Different Types of Kitchen Chimney Filters

No one likes food that is too oily or greasy, and more importantly, no-cook wants their kitchen and home to be filled with harmful particles floating around in the air.

Cooking, believe it or not, releases harmful particles, which tend to be 1-10 micro diameters and can cause severe respiratory disorders, among other problems.

A kitchen chimney is an electronic device that helps you get rid of fumes and toxic particles formed when cooking. It also traps oil droplets emitted into the air when preparing your food, ensuring that your home is properly maintained.

There is a filter in every chimney that traps the grease and allows the heat and smoke to pass through to the duct and out of the kitchen in a very smooth and efficient manner. But there is more than one type of filter present in today’s chimney models.

Suppose you are wondering which chimney filter is perfect for your kitchen and cooking style. In that case, it is vital that we first understand what kind of chimney filters exist today and their unique technology and uses.

This article will tell you about the different chimney filters available in the market, their mechanism, their advantages & disadvantages, side-by-side comparisons, and of course, public reviews of chimneys containing such filters to provide you with an extensive and informative write-up on the different kitchen chimney filters.

 

Types of filters:

Although new technology might introduce us to newer filter models as time passes, currently, there are 3 types of chimney filters available:

Mesh/Cassette Filter

Cassette Filter

Structure:

These filters usually have multiple layers of aluminum or stainless steel in them (stainless steel ones costing more) to trap various particles in the form of smoke, grease, oil droplets, etc.

Although the stainless-steel cassette filters are the preferred option in most cases for the higher quality in the material and the fact that it is easier to clean, the aluminum ones tend to be lighter and easier to handle but harder to wash & clean.

 

Maintenance:

Dish wash liquids and baking soda can be used to maintain the cleanliness of the filter. These filters tend to be pretty high maintenance and require a thorough cleaning at least once a week.

 

Functioning:

Mesh filters are permeable – have small pore-like openings, allowing air to pass through. Any object that is larger than the mesh gets caught in it. As a result, mesh filters must be cleaned regularly to function properly.

Pros: These are the Pros of the Cassette filter –

  • It is quite cheap
  • It is a really light filter, so anyone can easily detach it from the chimney for cleaning purposes, etc.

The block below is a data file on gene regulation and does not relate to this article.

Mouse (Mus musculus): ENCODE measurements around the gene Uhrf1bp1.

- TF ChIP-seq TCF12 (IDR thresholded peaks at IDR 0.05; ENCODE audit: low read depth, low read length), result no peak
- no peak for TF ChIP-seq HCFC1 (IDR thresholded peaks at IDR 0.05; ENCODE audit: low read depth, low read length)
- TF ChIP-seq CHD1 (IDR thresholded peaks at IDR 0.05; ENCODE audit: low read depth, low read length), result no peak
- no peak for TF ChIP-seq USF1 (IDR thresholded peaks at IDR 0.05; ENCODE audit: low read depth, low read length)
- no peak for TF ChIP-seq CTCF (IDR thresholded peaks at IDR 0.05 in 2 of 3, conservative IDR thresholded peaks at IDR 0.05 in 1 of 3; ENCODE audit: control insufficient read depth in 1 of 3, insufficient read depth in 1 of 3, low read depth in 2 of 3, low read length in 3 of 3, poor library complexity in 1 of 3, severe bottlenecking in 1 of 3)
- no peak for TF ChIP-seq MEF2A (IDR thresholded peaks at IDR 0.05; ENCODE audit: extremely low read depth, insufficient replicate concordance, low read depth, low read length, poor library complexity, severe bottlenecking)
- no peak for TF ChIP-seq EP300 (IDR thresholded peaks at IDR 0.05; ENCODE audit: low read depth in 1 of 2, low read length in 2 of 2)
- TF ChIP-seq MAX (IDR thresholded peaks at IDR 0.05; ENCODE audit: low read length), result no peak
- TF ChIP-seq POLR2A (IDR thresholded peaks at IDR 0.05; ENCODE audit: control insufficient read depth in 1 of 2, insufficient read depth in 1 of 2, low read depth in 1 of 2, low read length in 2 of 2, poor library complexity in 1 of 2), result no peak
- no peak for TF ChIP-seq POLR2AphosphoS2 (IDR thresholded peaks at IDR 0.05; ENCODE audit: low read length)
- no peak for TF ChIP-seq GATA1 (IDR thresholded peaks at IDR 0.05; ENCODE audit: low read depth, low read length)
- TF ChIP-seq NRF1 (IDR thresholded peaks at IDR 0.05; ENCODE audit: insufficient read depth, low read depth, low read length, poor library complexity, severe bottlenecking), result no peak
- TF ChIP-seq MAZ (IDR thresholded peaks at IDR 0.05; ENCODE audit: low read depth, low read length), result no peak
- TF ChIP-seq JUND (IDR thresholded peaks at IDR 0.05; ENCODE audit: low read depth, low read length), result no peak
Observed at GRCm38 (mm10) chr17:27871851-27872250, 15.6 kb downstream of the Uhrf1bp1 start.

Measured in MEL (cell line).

• It is small and easy to handle.
  • This type of filter can even be put into a dishwasher to be washed.

Cons: These are the Cons of the Cassette filter –

  • It requires high maintenance – regular cleaning every week is needed for smooth functioning.
  • These filters are not suitable for Indian culinary since they are not built to handle large oil-infused aerosols that are formed in the air of Indian kitchens.
  • They tend to impose recurring repair costs, etc.
  • The frequent blockages can reduce the suction capacity of the chimney itself.
  • They tend to make more noise than other filters like the baffle filter.
  • High temperatures may cause the filter to stop functioning totally.

 

Baffle Filter

Baffle Filter

Structure:

A baffle filter is made up of many curved stainless-steel panels. The surface is then built up with a particular curvature at numerous places to allow air to flow through it while retaining oil and grease contaminants.

Aluminum baffle filters are also a possibility, but they are relatively uncommon. Grease and oil particles are no longer regarded as impediments for baffle filters because of how they work. This keeps the air suction power of the chimney unaffected and increases overall efficiency.

 

Maintenance:

Maintenance is much lower in this filter when compared to a Cassette filter. It only requires a thorough cleaning with dishwashing liquids once in three or four months. Even a dishwasher machine would suffice.

 

Functioning:

The circulation of air pulled up by a baffle filter is controlled. It uses a unique ‘ cut and chop’ approach to remove the oil and food fragments from the fumes.

It’s equipped with various curved surfaces that trap oil and grease while allowing filthy air to escape through PVC vents. The filter’s oil absorption has little effect on air suction.

 

Pros: These are the Pros of the Baffle filter –

  • They are low-maintenance filters. Dishwashers and other valuable liquids are adequate to clean the filter well once in 3-4 months.